The nation's accounting rulemaker, the Financial Accounting Standards Board, has unveiled a long-awaited plan to require companies to treat stock options as an expense on income statements -- just as they would any other form of compensation. Many tech companies that rely heavily on stock options have criticized the move. But while a similar plan was shot down a decade ago, the fallout from recent accounting scandals is expected to help this one prevail. BusinessWeek Personal Finance Editor Anne Tergesen asked Bear, Stearns's (BSC) accounting and tax policy analyst, Pat McConnell, what investors need to know about the proposed change that's scheduled to take effect on Dec. 15.
How much of a hit will earnings take?
If options had been expensed in 2001 and 2002, the [Standard & Poor's 500-stock index] operating earnings would have been almost 20% lower. In 2003, there would have been an 8% reduction. This year we estimate options will clip the bottom line by just 3%. And in 2005 the impact will be even smaller.
What accounts for this trend?
You had very highly valued grants -- made from 1997 through 2000 -- flowing through income just as earnings were depressed by the recession in 2000, 2001, and to some extent in 2002. But as the S&P 500's earnings have risen, [the value of] stock options as a percentage of that number has declined.
The number of options granted has fallen because options are often given as bonuses, and when earnings are down, bonuses fall, too. Also, in anticipation of FASB's move to require expensing, some companies have begun to reduce grants.
Do you think the new rule will improve earnings quality?
Absolutely. It brings earnings closer to economic reality because an element of compensation was missing before. Still, FASB may want to consider requiring companies to restate 2003 and 2004 earnings to include stock options expense -- which the proposal does not do.
So 2005 earnings will include stock options expense while those from previous years will not?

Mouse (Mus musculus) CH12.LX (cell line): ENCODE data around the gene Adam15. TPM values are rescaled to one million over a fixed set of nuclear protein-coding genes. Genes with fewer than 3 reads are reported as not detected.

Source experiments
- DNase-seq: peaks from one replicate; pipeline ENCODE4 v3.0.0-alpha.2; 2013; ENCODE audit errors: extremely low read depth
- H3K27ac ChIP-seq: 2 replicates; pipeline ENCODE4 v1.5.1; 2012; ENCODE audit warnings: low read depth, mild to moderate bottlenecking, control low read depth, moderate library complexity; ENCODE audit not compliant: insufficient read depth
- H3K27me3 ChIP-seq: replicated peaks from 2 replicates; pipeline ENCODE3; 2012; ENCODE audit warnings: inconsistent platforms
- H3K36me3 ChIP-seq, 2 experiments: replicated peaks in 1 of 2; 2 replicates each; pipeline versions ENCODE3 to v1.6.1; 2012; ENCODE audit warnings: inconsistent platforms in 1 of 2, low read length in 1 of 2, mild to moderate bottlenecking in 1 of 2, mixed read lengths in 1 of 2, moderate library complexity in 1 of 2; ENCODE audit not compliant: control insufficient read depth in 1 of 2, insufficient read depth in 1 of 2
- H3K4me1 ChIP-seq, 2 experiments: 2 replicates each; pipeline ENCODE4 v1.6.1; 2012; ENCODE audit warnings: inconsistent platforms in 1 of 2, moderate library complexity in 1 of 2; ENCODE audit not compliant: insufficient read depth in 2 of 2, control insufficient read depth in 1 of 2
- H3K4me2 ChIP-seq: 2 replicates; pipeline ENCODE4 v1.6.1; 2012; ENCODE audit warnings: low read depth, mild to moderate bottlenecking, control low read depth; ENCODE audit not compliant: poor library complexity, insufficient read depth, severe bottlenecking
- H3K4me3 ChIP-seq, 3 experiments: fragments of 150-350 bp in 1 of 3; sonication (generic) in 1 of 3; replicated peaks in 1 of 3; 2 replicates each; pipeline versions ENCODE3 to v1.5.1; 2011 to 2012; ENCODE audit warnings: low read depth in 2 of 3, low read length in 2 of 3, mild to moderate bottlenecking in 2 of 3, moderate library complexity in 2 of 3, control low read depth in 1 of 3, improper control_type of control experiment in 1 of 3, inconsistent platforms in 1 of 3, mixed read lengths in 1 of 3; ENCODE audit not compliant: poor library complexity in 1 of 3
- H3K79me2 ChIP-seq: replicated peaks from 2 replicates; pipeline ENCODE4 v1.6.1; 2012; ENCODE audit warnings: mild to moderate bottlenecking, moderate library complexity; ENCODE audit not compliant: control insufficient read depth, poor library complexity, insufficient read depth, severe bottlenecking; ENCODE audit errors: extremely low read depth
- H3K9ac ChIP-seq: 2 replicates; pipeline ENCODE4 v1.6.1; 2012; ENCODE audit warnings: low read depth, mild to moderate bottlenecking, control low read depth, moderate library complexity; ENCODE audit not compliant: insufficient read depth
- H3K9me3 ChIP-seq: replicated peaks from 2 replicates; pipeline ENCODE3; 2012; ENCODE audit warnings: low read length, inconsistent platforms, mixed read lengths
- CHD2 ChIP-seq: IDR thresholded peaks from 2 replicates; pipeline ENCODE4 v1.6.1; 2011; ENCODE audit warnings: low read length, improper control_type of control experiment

Yes. But the footnotes to the financial statements tell you what net income would have been in previous years if stock options had been deducted. So it's easy to look in the footnotes to put those years on a comparable basis.
The new rule will also reduce operating cash flow at some companies. Why?
When employees exercise options, the company receives a tax deduction. This benefit has been counted as an improvement to cash flow from operations. Under the new rule, though, in some cases only part of the tax benefit will go into operating cash flow. Specifically, if a stock's market price on the option's exercise date is higher than the cost the company recognized plus the price the employee paid for the share, the tax benefit on that excess goes into cash flow from "financing."
What's the rationale for the change?
There has been a tremendous amount of controversy over whether that tax benefit should be included as an operating or financing cash benefit. Many people believe it's financing because companies often use the tax benefit -- along with the proceeds of employees exercising options -- to buy back their stock. Buybacks are classified in the financing section of the cash-flow statement.
Can you provide an example of a company that may report lower operating cash flow because of this change?
If the new rule had been in effect in 2003, Yahoo! (YHOO) would have reported 14% less in its operating cash flow.